This is a partial transcript from Your World with Neil Cavuto, August 26, 2003, that was edited for clarity. Click here for complete access to all of Neil Cavuto's CEO interviews.
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NEIL CAVUTO, HOST: Now to the pressure that’s been going back and forth in Washington from the president that’s under pressure to an FCC chief under the gun. The president’s feeling the heat in Iraq, and I guess Michael Powell is feeling the heat on almost everything else.
From wanting to unshackle decades-old media ownership rules to encountering a firestorm over whether he’s lost his effectiveness, a lot of people have taken their potshots at Mr. Powell. It’s time for Mr. Powell to respond.
With us now, the chairman of the Federal Communications Commission Michael Powell.
Mr. Chairman, thank you for coming.
MICHAEL POWELL, FCC CHAIRMAN: Good to see you, Neil. How are you?
CAVUTO: Thank you for being here, sir. Maybe you can update me, sir, on where this push stands. Just as you had led this effort to sort of allow media companies to essentially buy more media properties, there was both a left- and right-led push in Congress to reverse what you did, that it was a mistake. Where do you stand on this now?
POWELL: Well, first of all, I don’t think it was a mistake. You know, we are an expert independent agency, and concentration rules can be relatively technical, and I think we struck the right balance for the rules that Congress put in place in 1996.
If they’ve had a change of heart, that’s certainly their prerogative, but I think what we should demand as policymakers and the public is to really evaluate critically the proposals that are being considered. We’ll see when Congress comes back from August recess some of the proposals that they are considering.
Some of them concern me, though, because, while they represent understandable anger at big media, I don’t know that they’re focusing us in a much more constructive media regulatory environment. So we’ll need to look at that carefully.
CAVUTO: If, indeed, so many Republicans and so many Democrats -- indeed better than 400 in the House of Representatives -- feel that if they should overturn what you did, that the president of the United States wouldn’t dare veto legislation like that. Are you in a box, Mr. Chairman?
POWELL: No, I don’t think so. Look, I’ve been around a long time. I don’t personalize policy. The only thing that should matter is what the right policies for the American people are, not what the political gamesmanship is.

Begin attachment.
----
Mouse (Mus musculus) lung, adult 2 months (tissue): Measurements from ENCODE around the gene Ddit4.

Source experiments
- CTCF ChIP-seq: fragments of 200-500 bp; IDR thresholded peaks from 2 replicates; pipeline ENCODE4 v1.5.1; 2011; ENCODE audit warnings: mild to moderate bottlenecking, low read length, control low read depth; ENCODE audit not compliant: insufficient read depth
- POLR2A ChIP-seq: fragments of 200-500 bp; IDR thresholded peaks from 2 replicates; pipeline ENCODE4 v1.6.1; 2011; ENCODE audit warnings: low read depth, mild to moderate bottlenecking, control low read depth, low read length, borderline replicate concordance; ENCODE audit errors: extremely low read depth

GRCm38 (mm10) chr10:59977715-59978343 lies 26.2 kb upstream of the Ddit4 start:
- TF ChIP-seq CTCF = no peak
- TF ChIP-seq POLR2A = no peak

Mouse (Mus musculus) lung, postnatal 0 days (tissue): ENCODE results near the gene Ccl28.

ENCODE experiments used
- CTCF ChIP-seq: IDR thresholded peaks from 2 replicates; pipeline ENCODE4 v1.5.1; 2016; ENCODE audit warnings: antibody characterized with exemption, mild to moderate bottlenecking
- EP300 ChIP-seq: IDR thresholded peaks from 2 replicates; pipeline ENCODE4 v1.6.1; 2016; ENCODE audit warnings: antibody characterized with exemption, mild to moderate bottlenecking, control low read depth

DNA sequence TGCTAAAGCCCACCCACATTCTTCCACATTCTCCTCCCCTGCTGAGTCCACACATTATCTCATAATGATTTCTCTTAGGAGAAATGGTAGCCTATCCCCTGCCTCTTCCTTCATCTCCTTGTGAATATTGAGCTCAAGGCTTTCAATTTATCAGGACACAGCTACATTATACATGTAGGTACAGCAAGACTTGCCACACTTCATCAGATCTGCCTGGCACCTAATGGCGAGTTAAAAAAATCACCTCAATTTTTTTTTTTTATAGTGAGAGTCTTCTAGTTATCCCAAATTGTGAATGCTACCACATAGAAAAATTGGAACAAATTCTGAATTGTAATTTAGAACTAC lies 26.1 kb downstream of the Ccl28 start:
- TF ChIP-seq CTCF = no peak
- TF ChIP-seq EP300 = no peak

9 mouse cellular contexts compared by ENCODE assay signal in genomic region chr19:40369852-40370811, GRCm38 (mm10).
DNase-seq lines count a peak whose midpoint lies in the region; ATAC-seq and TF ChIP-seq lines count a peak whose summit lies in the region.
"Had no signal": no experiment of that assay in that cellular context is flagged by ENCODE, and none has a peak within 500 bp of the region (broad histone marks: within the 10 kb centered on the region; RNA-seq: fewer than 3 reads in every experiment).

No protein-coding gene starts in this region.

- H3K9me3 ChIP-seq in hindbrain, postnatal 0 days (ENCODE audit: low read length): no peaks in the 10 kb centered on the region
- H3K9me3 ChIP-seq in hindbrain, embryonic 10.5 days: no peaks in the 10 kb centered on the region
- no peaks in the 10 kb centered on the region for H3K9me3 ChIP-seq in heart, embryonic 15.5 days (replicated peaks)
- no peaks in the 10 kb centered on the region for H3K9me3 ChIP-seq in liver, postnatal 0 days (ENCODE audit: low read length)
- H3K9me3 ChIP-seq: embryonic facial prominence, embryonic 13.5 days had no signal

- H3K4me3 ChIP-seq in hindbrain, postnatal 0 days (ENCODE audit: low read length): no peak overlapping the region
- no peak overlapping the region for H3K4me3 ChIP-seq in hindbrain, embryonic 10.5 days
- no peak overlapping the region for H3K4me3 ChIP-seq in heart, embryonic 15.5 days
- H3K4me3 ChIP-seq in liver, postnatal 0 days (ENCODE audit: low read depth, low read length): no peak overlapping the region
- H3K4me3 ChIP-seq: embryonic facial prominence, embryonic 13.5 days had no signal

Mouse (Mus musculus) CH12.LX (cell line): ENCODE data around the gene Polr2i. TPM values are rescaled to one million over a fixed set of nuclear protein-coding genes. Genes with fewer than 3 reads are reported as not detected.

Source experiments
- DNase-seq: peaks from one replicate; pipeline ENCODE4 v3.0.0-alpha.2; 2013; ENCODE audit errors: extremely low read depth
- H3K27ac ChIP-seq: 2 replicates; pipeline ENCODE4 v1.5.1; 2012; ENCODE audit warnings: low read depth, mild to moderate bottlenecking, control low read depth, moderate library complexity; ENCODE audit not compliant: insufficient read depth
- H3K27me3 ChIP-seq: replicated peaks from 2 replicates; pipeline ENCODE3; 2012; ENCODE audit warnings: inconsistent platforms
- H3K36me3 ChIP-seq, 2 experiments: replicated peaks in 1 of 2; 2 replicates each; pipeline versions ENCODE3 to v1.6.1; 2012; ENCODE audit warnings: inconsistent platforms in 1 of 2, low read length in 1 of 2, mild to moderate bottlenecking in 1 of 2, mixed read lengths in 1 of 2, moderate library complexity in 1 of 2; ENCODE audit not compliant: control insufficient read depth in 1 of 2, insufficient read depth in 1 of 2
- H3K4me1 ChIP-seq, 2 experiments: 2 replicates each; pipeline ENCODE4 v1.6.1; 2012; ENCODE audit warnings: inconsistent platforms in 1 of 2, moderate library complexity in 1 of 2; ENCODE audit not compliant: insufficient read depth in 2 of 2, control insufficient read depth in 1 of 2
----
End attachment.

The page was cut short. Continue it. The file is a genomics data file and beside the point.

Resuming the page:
There’s a lot of mischaracterization of fact around here. For example, you mentioned 400 members of the House of Representatives. Well, that’s not really accurate.
What’s happened is the politicians, some of them, have placed riders on a funding bill that funds the State Department, the Justice Department. Four hundred members voted for an appropriations bill that had this stuck on it.
So I don’t know that that represents where Congress…
CAVUTO: I’m sorry, sir. But could you see the president, regardless of the numbers involved here, since so many Republicans are on board this now, would he be afraid and unlikely to veto this?
POWELL: I don’t think the president’s afraid of anything. I think it’s quite telling that the president has been sparing in his use of the veto and sparing in his use of even the possible threat of a veto. I don’t think that he does that lightly.
And I think that he understands what we’re trying to convey, which is, as an expert independent agency, we struggled with the balance set up by the rules of Congress in 1996, and I think he’s expressed some concern with the political interference of that balance and making sure that we are not leading the media environment into a much more chaotic one than would exist under the existing rules.
So I think he is serious in considering his options, and I think that he’s not afraid of making a courageous decision, if that’s in the interest of the public.
CAVUTO: So you don’t predict one way or the other whether he’ll veto it or not, right?
POWELL: Oh, no, I wouldn’t possibly predict that.
CAVUTO: Let me ask you, sir. You had said not too long ago, "I heard the voice of the public loud and clear," more to the point, I guess, on local interests in merged broadcasts, be they radio- or TV-type properties, that your critics are contending this has all of a sudden a concern of yours. What do you say?
POWELL: Oh, I think that’s people who don’t pay attention to my six years of record. I’ve been at the FCC longer than any commissioner there. I have regularly fought for and supported many public-interest-minded policies, including EEO rules and a number of other important public- interest rules.
It is a legitimate concern, but I think one of the things that we’re obligated to do as public policy officials is to take concern of the public and try to channel it in the most constructive direction.
One of the things I’ve heard expressed in this debate really gets down to localism because we have a lot of big media in the United States, but by no measure do we have a concentrated television market. We have the largest, most diverse market in the world, and it’s not concentrated as a technical matter.
But the public still has concerns, and I don’t think we do things for our critics, we do things for the public, and I think that this is our effort as the expert agency to channel that concern in a constructive direction.
I’ve been consistent in criticizing that ownership rules, which are about limiting concentration and the specifics of that, are very clumsy two-cushion pool shots at things like localism. If we really are concerned about those things we should regulate them or consider regulating them much more directly and much more transparently so that sort of all the motives that might underlie letting a company get bigger.
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